Sens' Wiercioch overcomes serious throat injury

Patrick Wiercioch suffered a serious throat and neck injury that left him unable to speak for two...

Patrick Wiercioch suffered a serious throat and neck injury that left him unable to speak for two weeks around Christmas last year. (Tony Caldwell/QMI Agency)

Don Brennan, Ottawa Sun

, Last Updated: 9:17 PM ET

Patrick Wiercioch was not at all frustrated when the roar of monster trucks in the Scotiabank Place parking lot Thursday made it impossible for anyone to hear the words coming out of his mouth.

Five months ago, he couldn’t raise his voice over the sound made by a dropped pin. Now that was a maddening and frightening time for the Senators prospect.

Wiercioch, Ottawa’s second-round pick (42nd overall) of the 2008 draft, is fully recovered from his “life changing experience” on Dec. 9, 2011. And with the Senators potentially losing three of their seven defencemen to free agency, he “loves” his chances of making the team next October.

The same positive outlook helped Wiercioch prove wrong the doctors who told him — once he was out of danger — that it might be a year or two before he could resume a career that was interrupted a couple of weeks before Christmas during his second season in Binghamton, when he was hit in the throat by a clearing shot off the stick of Norfolk Admirals defenceman Radko Gudas.

“I’m not going to disclose (the extent of the damage) fully,” said Wiercioch, who was at SBP with one of his best friends, Senators centre Kyle Turris, to help promote Saturday’s monster trucks show. “I had a pretty serious fracture in the back of my neck, and from that just a lot of internal bleeding that was cause for a little panic and worry. For the first couple of weeks my biggest concern was the vocal cords, and how they were affected, and not being able to talk for about 14 days, give or take. Communicating through text with the girlfriend (Kresson), with Kyle, when we Skyped it would be just the chat.

“Injuries happen, they’re part of the game. I’m fortunate God had an angel around me, and it wasn’t worse than it was.”

As it was, Wiercioch lost almost three days of his life.

“The injury happened Friday and I woke up Monday,” he said. “When I checked my phone, it was a little bit of a shock to see Monday pop up on the screen.”

He also lost between 20-25 pounds during a two-week period, about half spent in the hospital and half kept mobile and on a diet of fluids, at home.

“I don’t think I’ve been that light since probably eighth grade, ninth grade,” said the 6-foot-4, 192-pound, 21-year-old. “I will forever be indebted to my girlfriend for sticking by my side throughout that. She was phenomenal through the entire experience.”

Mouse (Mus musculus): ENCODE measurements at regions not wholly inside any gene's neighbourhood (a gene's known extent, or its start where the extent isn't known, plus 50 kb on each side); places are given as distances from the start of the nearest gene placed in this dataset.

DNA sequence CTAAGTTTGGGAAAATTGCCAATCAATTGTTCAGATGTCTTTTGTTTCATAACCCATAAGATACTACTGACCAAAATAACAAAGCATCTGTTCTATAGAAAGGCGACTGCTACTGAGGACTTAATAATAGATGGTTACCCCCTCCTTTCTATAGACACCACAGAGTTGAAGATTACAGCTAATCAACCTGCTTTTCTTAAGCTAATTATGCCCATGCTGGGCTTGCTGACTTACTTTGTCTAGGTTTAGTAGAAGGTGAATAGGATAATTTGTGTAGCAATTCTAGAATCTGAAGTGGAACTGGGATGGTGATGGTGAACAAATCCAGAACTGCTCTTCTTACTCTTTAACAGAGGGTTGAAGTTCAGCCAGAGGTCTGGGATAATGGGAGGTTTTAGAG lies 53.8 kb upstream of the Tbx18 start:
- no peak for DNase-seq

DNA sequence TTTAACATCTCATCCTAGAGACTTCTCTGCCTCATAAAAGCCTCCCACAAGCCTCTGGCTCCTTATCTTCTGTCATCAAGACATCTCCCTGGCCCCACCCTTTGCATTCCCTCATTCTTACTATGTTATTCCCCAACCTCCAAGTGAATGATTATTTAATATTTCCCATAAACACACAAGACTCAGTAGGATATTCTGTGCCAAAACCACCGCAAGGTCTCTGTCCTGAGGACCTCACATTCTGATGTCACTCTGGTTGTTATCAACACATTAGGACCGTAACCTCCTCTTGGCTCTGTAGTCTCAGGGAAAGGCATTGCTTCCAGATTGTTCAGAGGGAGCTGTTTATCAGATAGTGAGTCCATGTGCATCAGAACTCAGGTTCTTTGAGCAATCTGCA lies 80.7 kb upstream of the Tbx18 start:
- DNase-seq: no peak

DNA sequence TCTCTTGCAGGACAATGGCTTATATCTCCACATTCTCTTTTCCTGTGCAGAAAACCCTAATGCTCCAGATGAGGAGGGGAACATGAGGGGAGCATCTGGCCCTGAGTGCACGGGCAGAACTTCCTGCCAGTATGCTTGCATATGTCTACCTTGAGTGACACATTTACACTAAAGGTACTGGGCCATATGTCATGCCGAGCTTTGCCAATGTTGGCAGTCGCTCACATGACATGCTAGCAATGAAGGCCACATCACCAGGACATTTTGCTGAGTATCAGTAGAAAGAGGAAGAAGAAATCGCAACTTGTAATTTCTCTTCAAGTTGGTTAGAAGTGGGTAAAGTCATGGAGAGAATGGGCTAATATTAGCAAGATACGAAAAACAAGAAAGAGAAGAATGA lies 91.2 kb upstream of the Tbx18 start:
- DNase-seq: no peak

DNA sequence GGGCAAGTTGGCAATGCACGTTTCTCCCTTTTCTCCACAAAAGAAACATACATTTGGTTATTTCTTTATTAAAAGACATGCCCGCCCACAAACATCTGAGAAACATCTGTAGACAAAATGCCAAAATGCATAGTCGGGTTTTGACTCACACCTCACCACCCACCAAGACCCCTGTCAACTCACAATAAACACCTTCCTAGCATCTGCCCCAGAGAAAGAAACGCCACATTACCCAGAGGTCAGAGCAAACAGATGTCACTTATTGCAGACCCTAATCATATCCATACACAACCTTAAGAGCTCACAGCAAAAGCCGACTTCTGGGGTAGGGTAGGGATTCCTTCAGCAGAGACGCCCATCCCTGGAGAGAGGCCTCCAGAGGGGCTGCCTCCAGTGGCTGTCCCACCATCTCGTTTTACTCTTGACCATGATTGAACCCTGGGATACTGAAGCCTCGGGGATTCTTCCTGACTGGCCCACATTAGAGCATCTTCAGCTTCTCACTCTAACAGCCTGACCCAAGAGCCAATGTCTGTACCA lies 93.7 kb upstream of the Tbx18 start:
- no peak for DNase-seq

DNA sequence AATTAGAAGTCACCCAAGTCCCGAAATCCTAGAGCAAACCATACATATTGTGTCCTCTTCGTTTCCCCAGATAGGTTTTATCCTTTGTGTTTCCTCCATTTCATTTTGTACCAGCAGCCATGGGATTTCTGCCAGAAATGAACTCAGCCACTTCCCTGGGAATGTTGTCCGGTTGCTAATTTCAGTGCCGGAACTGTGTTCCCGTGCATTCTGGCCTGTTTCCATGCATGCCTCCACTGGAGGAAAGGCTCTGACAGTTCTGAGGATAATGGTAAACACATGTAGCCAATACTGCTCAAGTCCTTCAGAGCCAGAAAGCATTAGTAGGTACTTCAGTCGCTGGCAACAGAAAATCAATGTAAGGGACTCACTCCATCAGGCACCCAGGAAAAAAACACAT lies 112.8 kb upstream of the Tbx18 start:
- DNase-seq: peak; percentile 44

Against the odds, Wiercioch returned to the Binghamton lineup in late January, played one game before the all-star break, then was eased back into his regular role. He finished the season with four goals (all on the power play) and 16 assists in 57 games.

His remarkable recovery was inspired, in part, to hopes the Senators would give him another shot like the eight NHL games he played in 2010-11. But mostly it was the determination to get playing again, period.

Wiercioch has embraced a similar determination as he trains with Turris in preparation for the 2012-13 season.

While it seems almost certain that Filip Kuba and Matt Gilroy have played their last game in Ottawa — and given that Matt Carkner may also leave via free agency — the Senators could be left with Erik Karlsson, Sergei Gonchar, Jared Cowen and Chris Phillips as their only bonafide NHL defenceman come July 1. GM Bryan Murray wants to add a veteran, defensive defenceman, but if he can’t sign or trade for one, then Marc Borowiecki and Wiercioch are next in line on the organizational depth chart.

“I think he can (be a part of the picture),” Turris said of Wiercioch, whom he’s been close friends with since the two were teammates as 10-year-olds on Vancouver’s North Shore Winter Club and then in Jr. A on the Burnaby Express. “He’s got so much skill and he thinks the game so well.”

Said Wiercioch: “There’s definitely opportunities and I don’t feel like this injury should have any impact on my ability to perform at training camp and push for a spot on the team. I think every year you just want to try and make it difficult for them to cut you. I think this year, with the youth movement that’s gone on here and the success they’ve had with it, it’s a model that suits my game well and hopefully the coaching staff finds a role for me. I’d be gladly willing to accept any one they’ve got.”

don.brennan@sunmedia.ca 


Photos